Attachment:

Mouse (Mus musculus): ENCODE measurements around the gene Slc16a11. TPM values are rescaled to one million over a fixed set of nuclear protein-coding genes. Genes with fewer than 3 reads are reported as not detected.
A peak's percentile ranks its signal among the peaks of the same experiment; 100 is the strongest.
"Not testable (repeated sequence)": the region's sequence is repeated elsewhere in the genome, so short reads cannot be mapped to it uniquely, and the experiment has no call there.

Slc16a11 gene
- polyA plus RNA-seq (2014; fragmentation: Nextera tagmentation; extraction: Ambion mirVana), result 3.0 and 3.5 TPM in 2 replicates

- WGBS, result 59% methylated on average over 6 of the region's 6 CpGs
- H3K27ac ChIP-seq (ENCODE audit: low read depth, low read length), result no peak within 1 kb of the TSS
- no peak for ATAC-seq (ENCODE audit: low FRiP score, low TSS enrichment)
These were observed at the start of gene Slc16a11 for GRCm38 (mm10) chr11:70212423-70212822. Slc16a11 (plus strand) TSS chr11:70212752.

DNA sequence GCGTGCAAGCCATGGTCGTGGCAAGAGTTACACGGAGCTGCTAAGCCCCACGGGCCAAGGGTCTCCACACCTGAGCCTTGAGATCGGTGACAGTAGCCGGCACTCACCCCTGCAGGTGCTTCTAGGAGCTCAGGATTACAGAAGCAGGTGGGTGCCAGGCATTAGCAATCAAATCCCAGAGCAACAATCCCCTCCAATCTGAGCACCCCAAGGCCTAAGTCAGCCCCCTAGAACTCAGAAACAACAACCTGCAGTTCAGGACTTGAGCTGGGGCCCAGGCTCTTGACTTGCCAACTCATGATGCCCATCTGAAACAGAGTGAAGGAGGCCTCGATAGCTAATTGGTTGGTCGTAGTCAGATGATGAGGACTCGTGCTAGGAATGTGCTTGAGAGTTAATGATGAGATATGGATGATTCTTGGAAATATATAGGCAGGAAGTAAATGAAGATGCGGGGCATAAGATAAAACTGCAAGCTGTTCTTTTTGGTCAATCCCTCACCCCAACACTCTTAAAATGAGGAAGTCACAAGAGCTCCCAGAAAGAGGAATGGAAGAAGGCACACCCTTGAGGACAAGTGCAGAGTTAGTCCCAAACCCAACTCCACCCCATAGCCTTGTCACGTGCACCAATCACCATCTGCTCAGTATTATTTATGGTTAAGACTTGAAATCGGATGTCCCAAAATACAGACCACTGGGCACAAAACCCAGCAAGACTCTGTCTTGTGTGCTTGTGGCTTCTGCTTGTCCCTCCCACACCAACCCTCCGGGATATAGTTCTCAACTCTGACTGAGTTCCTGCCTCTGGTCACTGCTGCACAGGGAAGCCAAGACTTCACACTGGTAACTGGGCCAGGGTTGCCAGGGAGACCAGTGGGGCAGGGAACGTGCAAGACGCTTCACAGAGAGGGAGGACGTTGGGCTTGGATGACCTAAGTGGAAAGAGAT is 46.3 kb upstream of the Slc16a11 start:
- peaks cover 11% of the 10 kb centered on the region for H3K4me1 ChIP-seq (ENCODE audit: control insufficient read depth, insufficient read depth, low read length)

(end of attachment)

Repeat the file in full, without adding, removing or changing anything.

Mouse (Mus musculus): ENCODE measurements around the gene Slc16a11. TPM values are rescaled to one million over a fixed set of nuclear protein-coding genes. Genes with fewer than 3 reads are reported as not detected.
A peak's percentile ranks its signal among the peaks of the same experiment; 100 is the strongest.
"Not testable (repeated sequence)": the region's sequence is repeated elsewhere in the genome, so short reads cannot be mapped to it uniquely, and the experiment has no call there.

Slc16a11 gene
- polyA plus RNA-seq (2014; fragmentation: Nextera tagmentation; extraction: Ambion mirVana), result 3.0 and 3.5 TPM in 2 replicates

- WGBS, result 59% methylated on average over 6 of the region's 6 CpGs
- H3K27ac ChIP-seq (ENCODE audit: low read depth, low read length), result no peak within 1 kb of the TSS
- no peak for ATAC-seq (ENCODE audit: low FRiP score, low TSS enrichment)
These were observed at the start of gene Slc16a11 for GRCm38 (mm10) chr11:70212423-70212822. Slc16a11 (plus strand) TSS chr11:70212752.

DNA sequence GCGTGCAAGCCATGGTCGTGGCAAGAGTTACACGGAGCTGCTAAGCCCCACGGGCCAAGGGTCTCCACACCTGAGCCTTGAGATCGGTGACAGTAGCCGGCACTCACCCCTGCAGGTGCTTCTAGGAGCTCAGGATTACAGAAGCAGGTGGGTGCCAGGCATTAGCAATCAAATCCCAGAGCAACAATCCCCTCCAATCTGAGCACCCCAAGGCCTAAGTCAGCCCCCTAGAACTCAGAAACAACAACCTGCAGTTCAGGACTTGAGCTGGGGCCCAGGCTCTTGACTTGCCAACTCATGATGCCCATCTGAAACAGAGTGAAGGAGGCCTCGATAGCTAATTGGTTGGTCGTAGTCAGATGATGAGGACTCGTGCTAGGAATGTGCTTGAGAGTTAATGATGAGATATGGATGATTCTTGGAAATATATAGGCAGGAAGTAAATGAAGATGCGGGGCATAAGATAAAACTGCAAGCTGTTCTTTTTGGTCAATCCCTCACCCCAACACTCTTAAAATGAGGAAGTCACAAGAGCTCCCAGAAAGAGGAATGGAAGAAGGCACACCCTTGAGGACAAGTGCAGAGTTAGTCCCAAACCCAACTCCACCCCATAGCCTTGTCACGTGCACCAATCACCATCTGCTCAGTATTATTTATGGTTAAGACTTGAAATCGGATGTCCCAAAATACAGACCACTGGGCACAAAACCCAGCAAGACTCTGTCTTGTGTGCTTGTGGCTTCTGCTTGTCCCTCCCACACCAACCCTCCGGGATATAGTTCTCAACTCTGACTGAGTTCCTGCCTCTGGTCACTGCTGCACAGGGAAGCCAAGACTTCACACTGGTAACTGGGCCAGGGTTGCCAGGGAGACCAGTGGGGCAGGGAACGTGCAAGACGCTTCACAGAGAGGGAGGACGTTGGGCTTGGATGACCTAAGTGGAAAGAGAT is 46.3 kb upstream of the Slc16a11 start:
- peaks cover 11% of the 10 kb centered on the region for H3K4me1 ChIP-seq (ENCODE audit: control insufficient read depth, insufficient read depth, low read length)